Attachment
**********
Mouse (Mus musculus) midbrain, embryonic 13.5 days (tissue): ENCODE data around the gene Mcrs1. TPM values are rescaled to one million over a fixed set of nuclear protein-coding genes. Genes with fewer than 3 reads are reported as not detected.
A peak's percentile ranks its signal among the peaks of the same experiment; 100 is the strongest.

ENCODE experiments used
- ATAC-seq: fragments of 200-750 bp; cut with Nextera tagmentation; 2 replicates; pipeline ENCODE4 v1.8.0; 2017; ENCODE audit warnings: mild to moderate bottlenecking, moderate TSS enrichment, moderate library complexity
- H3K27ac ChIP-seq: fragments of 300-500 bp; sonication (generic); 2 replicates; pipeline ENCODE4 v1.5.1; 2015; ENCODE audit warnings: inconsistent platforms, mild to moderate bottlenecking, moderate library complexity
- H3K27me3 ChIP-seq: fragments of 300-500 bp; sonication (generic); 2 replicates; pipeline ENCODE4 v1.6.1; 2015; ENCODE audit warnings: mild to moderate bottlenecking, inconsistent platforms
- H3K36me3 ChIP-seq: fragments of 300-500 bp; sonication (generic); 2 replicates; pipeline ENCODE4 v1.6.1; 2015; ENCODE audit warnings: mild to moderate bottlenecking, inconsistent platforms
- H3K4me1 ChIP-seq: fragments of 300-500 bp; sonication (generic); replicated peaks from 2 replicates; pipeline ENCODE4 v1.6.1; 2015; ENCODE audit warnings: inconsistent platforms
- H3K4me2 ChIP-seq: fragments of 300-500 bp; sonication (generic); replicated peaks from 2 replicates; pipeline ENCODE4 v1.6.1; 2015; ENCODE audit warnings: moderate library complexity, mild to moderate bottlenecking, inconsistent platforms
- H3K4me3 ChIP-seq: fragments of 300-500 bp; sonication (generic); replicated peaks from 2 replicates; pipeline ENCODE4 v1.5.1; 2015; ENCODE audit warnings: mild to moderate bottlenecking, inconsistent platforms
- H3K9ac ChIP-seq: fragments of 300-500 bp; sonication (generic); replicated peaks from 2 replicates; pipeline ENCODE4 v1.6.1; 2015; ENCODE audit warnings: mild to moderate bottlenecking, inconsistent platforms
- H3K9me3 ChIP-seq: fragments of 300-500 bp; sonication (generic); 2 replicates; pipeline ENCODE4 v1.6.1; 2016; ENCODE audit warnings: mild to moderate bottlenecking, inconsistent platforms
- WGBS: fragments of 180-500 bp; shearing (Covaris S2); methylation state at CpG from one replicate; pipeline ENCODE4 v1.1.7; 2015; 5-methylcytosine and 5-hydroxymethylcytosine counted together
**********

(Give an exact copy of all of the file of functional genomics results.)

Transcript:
Mouse (Mus musculus) midbrain, embryonic 13.5 days (tissue): ENCODE data around the gene Mcrs1. TPM values are rescaled to one million over a fixed set of nuclear protein-coding genes. Genes with fewer than 3 reads are reported as not detected.
A peak's percentile ranks its signal among the peaks of the same experiment; 100 is the strongest.

ENCODE experiments used
- ATAC-seq: fragments of 200-750 bp; cut with Nextera tagmentation; 2 replicates; pipeline ENCODE4 v1.8.0; 2017; ENCODE audit warnings: mild to moderate bottlenecking, moderate TSS enrichment, moderate library complexity
- H3K27ac ChIP-seq: fragments of 300-500 bp; sonication (generic); 2 replicates; pipeline ENCODE4 v1.5.1; 2015; ENCODE audit warnings: inconsistent platforms, mild to moderate bottlenecking, moderate library complexity
- H3K27me3 ChIP-seq: fragments of 300-500 bp; sonication (generic); 2 replicates; pipeline ENCODE4 v1.6.1; 2015; ENCODE audit warnings: mild to moderate bottlenecking, inconsistent platforms
- H3K36me3 ChIP-seq: fragments of 300-500 bp; sonication (generic); 2 replicates; pipeline ENCODE4 v1.6.1; 2015; ENCODE audit warnings: mild to moderate bottlenecking, inconsistent platforms
- H3K4me1 ChIP-seq: fragments of 300-500 bp; sonication (generic); replicated peaks from 2 replicates; pipeline ENCODE4 v1.6.1; 2015; ENCODE audit warnings: inconsistent platforms
- H3K4me2 ChIP-seq: fragments of 300-500 bp; sonication (generic); replicated peaks from 2 replicates; pipeline ENCODE4 v1.6.1; 2015; ENCODE audit warnings: moderate library complexity, mild to moderate bottlenecking, inconsistent platforms
- H3K4me3 ChIP-seq: fragments of 300-500 bp; sonication (generic); replicated peaks from 2 replicates; pipeline ENCODE4 v1.5.1; 2015; ENCODE audit warnings: mild to moderate bottlenecking, inconsistent platforms
- H3K9ac ChIP-seq: fragments of 300-500 bp; sonication (generic); replicated peaks from 2 replicates; pipeline ENCODE4 v1.6.1; 2015; ENCODE audit warnings: mild to moderate bottlenecking, inconsistent platforms
- H3K9me3 ChIP-seq: fragments of 300-500 bp; sonication (generic); 2 replicates; pipeline ENCODE4 v1.6.1; 2016; ENCODE audit warnings: mild to moderate bottlenecking, inconsistent platforms
- WGBS: fragments of 180-500 bp; shearing (Covaris S2); methylation state at CpG from one replicate; pipeline ENCODE4 v1.1.7; 2015; 5-methylcytosine and 5-hydroxymethylcytosine counted together